Warm up, then down

I never stretch before I run.  I do always walk before I run, at least a quarter mile or so.  I never start running immediately.  Also, when I'm finished running I always walk at least a half mile or so.  It helps my muscles recover and my heart rate return to a near normal rate.  Then I make sure I stretch after each run.

Here is an excerpt from RunnersWorld on stretches you can do post run while standing...

After an exhausting run or race, you might be tempted to sit or lie down. But getting off your feet too soon could cause muscles and tendons to tighten up, says Chris Ramsey, D.P.T., O.C.S., a physical therapist and triathlete from Portland, Oregon. A better recovery plan is to immediately hydrate and then do these stretches to increase elasticity and reduce stiffness. Ramsey recommends doing them in a dynamic manner: Hold each one for a second or two (to the point of slight tension); release momentarily; then stretch again. Do a total of 20 reps.

Hamstring Stretch: Extend your right leg so your right heel is on the ground in front of you. Bend your left knee and slowly lower your hips down and back, as if you were sitting into an imaginary chair. Keep your upper body tall. Repeat on opposite side.

Calf Stretch: Stand with both feet on a curb or step. Move the heel of your right foot backward so it's hanging off the curb. Lower your right heel down so you can feel a deep stretch in your calf muscle. Bend both knees to deepen the stretch.

Glute and Piriformis Stretch: Cross your right ankle just above your left knee and lower down into a squatting position. Hold onto a friend or a tree for balance if necessary. If comfortable, gently push down on your right knee. Repeat on opposite leg.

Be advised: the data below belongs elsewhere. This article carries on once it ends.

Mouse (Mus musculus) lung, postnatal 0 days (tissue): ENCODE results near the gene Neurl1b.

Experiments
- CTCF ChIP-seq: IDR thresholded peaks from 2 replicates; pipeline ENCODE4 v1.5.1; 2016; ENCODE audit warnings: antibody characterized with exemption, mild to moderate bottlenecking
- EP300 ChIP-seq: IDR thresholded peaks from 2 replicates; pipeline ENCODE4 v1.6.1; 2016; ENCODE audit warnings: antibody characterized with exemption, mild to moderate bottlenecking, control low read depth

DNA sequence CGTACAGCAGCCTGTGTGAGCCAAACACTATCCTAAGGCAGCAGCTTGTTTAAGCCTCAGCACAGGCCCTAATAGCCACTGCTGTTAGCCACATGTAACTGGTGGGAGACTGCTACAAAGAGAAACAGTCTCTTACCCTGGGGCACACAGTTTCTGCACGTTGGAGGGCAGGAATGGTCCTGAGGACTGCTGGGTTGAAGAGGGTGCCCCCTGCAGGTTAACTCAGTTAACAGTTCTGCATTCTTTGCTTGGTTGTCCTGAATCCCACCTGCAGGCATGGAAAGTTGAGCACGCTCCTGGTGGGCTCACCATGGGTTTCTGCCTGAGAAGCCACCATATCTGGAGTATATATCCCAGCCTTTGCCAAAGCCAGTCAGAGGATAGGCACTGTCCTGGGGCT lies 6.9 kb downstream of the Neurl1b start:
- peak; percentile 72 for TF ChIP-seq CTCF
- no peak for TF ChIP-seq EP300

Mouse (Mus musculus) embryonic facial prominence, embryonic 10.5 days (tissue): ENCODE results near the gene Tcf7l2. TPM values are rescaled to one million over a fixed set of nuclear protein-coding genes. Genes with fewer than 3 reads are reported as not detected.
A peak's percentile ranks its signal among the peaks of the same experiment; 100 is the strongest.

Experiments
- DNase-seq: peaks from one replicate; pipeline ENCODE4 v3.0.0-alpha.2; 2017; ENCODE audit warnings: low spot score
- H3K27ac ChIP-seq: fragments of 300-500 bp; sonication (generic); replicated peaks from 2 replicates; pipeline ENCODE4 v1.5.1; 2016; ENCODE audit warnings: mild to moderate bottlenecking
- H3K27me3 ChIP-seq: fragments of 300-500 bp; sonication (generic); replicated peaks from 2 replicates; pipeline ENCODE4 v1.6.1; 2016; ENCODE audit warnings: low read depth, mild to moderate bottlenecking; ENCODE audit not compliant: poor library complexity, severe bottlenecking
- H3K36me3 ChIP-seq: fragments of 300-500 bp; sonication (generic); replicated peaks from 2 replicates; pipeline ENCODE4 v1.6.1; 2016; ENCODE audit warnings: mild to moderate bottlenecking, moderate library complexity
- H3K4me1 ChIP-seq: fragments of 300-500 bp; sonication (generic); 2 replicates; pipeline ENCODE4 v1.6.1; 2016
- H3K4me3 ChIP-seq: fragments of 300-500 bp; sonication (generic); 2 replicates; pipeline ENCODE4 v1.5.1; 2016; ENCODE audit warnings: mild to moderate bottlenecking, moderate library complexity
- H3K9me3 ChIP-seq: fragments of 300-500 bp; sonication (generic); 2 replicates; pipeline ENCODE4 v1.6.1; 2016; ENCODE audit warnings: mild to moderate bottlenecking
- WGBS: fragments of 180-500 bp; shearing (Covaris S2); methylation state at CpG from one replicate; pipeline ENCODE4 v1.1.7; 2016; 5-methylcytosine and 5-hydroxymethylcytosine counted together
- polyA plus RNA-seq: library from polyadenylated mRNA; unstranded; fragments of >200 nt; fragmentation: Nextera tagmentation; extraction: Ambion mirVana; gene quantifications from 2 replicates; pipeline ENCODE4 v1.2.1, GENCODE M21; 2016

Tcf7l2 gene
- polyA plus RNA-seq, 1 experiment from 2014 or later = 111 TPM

Chest Stretch: Stand with your feet shoulder-width apart. Lace your fingers together behind your head above your neck. Squeeze your shoulder blades together while trying to extend your elbows out to the sides and slightly back to open your chest.

Quad Stretch: While standing on your left leg, bring your right heel back, and grab your right foot or ankle with your left hand. Gently pull your foot toward your tailbone. Keep your knees aligned, and don't arch your back. Repeat on your other leg.

Here is the link to the entire section with video examples.

Friday, December 13, 2013

Sock it to me

Running Socks

Next to good running shoes, my socks are key to comfort and avoiding blisters and hot spots (areas on your foot where it hurts when or after you run.)  I always run in Feetures socks.  I love these socks because they are virtually seamless and "hug" my feet.  You can buy them in any color or ankle height.

I like the quarter ankle height because sometimes with the "no show" or low cut my socks can slide down into my shoes, especially on long runs or when it's raining.

Either way, I make sure I'm not running in any cotton socks.  They hold water and cause blisters.  Running socks are expensive, like most good equipment, but they last a long time and pay off in comfort.  I expect to pay around $10 a pair, but have found good sale prices at the expos before races or style close outs and can get them for around $8 or so a pair.  Like most running gear, I get to know the pricing of my favorite items, so when I spot a deal I buy a few and stock up, or should I say "sock up".   (See what I did there...really?...anyone?)